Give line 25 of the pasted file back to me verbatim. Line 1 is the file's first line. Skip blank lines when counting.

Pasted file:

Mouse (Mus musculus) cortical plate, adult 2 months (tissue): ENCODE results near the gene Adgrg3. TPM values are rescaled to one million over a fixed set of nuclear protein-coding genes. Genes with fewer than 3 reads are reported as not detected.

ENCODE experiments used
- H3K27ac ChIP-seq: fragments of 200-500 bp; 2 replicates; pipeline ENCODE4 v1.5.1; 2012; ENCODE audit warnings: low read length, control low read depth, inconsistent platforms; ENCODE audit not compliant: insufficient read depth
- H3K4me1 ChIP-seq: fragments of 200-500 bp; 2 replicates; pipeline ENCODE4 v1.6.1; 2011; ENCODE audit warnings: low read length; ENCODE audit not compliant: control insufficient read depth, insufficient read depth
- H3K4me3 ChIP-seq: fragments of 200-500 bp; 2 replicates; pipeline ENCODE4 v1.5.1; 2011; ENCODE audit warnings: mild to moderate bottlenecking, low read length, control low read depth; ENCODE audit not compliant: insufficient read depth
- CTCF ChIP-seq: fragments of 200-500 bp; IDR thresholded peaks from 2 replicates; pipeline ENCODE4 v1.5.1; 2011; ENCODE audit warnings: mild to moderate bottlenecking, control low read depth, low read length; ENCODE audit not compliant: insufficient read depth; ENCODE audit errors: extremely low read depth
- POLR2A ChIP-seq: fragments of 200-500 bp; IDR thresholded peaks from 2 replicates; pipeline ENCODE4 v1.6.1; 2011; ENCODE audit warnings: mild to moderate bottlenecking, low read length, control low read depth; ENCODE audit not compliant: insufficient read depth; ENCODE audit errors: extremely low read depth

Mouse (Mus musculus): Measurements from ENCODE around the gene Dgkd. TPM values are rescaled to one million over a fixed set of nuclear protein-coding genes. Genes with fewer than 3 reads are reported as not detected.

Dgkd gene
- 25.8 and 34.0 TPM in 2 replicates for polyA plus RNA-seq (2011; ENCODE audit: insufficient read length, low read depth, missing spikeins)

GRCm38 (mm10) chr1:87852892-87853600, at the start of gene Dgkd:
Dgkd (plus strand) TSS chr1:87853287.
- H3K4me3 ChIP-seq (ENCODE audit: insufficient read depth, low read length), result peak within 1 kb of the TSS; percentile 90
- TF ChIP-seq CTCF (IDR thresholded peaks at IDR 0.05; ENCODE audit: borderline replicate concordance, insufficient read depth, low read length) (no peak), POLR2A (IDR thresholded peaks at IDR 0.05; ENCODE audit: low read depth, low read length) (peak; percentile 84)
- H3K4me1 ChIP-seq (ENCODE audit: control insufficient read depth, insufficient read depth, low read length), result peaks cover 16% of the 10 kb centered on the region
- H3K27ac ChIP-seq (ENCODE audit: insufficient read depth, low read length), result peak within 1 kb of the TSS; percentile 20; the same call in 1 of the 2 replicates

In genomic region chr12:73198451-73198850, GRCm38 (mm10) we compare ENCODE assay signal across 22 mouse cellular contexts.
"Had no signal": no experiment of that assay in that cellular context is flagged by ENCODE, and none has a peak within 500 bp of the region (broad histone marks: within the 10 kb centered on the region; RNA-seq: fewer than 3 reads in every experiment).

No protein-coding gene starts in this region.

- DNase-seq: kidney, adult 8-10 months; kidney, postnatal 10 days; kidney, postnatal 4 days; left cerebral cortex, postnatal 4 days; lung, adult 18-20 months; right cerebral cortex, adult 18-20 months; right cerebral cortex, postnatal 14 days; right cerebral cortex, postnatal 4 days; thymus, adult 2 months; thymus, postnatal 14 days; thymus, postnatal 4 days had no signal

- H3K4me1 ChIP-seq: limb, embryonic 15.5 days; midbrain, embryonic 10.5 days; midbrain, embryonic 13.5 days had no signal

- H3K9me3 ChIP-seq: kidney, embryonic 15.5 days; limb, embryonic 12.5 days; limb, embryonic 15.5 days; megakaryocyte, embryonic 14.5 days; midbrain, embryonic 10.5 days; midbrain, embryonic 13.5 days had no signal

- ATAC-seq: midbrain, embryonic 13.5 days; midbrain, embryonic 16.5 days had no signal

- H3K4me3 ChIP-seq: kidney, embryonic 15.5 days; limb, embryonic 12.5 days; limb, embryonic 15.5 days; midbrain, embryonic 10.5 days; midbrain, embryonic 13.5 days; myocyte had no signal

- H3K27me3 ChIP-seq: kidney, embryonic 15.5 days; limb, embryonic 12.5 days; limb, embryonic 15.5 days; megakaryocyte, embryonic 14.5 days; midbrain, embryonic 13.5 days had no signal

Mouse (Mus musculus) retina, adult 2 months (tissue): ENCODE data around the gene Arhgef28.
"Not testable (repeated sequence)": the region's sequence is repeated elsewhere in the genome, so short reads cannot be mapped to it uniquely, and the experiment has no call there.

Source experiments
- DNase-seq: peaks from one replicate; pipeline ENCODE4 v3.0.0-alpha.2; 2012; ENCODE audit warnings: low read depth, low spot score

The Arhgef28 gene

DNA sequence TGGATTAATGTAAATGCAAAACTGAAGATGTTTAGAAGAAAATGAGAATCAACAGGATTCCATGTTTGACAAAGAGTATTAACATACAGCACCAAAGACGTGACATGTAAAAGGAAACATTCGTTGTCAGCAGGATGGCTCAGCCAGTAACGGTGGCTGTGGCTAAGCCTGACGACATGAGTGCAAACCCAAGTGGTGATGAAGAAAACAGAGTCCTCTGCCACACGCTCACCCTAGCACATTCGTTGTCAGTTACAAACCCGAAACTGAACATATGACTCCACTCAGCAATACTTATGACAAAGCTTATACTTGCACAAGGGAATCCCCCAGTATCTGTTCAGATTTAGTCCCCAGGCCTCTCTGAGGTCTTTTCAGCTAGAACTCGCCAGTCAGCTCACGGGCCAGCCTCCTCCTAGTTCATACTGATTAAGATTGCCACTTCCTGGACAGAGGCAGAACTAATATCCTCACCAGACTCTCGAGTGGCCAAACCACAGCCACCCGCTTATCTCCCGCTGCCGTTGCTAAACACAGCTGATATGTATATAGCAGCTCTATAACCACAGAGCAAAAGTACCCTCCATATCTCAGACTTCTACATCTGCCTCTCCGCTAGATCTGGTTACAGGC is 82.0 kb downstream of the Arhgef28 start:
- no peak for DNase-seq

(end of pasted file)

- H3K27me3 ChIP-seq: kidney, embryonic 15.5 days; limb, embryonic 12.5 days; limb, embryonic 15.5 days; megakaryocyte, embryonic 14.5 days; midbrain, embryonic 13.5 days had no signal